Idioms & expressions
Add new idioms and expressions to your vocabulary. Learn how to use them in real-life situations.
You’ve probably seen the phrase “greatly/highly appreciated” in written forms of communication. It can be a tricky expression for non-native speakers to grasp as it appears not to be complete on its own.
The phrase “on tap” has migrated out from its business of origin into the general English lexicon over the course of decades. What “on tap” means at a bar is slightly different to how it is used in everyday conversation, but the essence remains.
A rhetorical question is a question that doesn’t expect an answer. It’s a figure of speech that usually comes as a question to emphasize a point, rather than to elicit a response.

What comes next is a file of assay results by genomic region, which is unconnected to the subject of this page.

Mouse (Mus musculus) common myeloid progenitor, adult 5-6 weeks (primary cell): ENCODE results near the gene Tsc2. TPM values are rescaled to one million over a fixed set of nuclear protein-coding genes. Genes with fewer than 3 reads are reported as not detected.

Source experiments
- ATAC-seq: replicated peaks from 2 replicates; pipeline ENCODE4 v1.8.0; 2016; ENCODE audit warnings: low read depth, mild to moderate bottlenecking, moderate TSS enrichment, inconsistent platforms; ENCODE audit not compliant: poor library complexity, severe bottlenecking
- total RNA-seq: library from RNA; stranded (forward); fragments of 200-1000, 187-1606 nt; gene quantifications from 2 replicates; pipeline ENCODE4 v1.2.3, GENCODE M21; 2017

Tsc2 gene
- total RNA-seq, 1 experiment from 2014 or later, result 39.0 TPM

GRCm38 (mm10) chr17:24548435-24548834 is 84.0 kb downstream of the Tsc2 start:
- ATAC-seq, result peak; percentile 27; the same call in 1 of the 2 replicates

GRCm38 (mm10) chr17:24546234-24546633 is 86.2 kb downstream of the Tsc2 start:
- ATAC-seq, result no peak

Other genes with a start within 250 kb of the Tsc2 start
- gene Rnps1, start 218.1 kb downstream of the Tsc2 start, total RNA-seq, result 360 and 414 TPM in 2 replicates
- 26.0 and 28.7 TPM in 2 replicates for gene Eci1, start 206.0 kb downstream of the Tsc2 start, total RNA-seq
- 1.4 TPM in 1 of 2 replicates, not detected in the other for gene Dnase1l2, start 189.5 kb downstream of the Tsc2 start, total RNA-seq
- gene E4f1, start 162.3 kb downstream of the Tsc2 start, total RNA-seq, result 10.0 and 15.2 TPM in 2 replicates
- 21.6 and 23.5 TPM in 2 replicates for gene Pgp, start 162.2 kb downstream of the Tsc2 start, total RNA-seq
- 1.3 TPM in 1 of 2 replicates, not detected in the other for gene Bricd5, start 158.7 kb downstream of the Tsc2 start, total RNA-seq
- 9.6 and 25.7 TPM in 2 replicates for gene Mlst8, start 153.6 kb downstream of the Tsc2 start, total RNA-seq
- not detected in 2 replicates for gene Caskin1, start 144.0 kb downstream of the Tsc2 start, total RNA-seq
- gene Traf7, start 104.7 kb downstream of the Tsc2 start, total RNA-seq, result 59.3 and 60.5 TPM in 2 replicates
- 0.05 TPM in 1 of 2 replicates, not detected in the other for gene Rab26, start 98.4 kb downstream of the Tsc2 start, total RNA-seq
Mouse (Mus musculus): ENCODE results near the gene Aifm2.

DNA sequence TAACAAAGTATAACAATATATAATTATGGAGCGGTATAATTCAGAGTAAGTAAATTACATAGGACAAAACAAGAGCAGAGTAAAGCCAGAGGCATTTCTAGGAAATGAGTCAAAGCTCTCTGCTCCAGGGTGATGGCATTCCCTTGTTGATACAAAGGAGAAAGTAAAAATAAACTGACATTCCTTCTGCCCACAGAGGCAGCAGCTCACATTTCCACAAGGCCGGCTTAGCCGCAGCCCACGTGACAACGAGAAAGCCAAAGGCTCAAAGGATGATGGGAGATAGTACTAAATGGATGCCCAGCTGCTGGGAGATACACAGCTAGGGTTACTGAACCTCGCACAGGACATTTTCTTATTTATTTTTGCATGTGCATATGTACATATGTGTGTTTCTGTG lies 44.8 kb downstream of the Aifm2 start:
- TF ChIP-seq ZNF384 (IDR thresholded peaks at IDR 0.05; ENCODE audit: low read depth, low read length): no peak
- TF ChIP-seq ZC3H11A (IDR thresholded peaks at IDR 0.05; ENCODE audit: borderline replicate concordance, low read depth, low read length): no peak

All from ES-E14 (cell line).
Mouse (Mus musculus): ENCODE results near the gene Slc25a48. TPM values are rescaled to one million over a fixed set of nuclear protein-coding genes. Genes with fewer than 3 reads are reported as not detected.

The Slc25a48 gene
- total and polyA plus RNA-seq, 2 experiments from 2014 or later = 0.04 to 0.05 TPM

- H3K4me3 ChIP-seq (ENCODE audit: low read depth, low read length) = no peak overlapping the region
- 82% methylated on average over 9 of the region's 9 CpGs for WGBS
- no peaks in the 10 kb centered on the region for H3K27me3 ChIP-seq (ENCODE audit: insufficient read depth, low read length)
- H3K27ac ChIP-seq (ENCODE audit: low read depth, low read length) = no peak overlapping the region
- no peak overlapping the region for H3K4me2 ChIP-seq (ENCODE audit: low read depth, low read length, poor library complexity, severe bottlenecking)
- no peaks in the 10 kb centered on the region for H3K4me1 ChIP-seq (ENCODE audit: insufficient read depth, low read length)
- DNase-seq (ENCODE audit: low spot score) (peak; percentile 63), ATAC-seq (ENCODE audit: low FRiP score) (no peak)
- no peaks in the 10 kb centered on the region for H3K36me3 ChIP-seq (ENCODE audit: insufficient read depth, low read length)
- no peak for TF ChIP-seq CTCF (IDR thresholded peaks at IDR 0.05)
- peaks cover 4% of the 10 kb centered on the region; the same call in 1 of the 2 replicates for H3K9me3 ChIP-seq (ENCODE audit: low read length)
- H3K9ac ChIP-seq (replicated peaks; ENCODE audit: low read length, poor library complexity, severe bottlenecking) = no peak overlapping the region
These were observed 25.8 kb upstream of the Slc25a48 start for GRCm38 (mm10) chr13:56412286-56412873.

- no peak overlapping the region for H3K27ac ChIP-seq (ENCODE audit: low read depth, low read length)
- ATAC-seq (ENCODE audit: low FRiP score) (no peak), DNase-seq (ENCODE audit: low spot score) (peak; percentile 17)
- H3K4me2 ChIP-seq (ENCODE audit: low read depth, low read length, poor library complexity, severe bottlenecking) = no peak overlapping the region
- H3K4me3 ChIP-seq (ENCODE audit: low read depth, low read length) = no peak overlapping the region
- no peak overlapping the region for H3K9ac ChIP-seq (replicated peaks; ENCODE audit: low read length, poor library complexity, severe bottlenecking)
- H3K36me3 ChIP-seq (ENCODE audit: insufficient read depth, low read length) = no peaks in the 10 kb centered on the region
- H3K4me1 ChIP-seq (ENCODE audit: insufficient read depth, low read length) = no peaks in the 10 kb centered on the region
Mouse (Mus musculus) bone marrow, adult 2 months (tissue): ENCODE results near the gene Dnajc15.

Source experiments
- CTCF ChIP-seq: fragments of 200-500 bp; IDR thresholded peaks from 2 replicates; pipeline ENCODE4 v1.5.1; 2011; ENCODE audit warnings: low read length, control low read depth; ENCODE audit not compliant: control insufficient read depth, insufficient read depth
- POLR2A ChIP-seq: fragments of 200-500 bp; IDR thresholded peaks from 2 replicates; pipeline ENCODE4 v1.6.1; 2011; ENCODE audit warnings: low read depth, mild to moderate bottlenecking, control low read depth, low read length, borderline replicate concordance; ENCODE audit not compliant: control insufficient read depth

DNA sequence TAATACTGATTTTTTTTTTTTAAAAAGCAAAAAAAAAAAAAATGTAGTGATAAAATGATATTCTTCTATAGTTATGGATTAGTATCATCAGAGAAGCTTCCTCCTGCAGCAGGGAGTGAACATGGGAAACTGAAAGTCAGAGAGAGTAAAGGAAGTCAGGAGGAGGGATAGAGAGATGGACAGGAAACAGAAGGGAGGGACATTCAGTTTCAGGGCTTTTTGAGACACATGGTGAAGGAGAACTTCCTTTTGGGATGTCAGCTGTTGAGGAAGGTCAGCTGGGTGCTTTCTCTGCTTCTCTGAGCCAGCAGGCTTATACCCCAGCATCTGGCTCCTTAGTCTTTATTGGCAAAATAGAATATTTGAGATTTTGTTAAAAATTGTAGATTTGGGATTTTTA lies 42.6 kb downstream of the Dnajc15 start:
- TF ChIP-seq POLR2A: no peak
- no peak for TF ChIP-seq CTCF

Okie-dokie is a variant of OK, which has a fascinating history all its own.
You have created your professional email with a masterful subject and friendly greeting that’s not overly familiar or too generic. Then you come to your sign-off.
Subvert expectations mean to purposely behave or act contrary to established assumptions and beliefs to be more interesting.
To read between the lines, sometimes varied as to read in between the lines, is a common expression about interpreting meaning beyond what someone says or does on the surface.
Karma is specifically a principle of Hinduism and Buddhism that concerns the idea of “you get what you give.”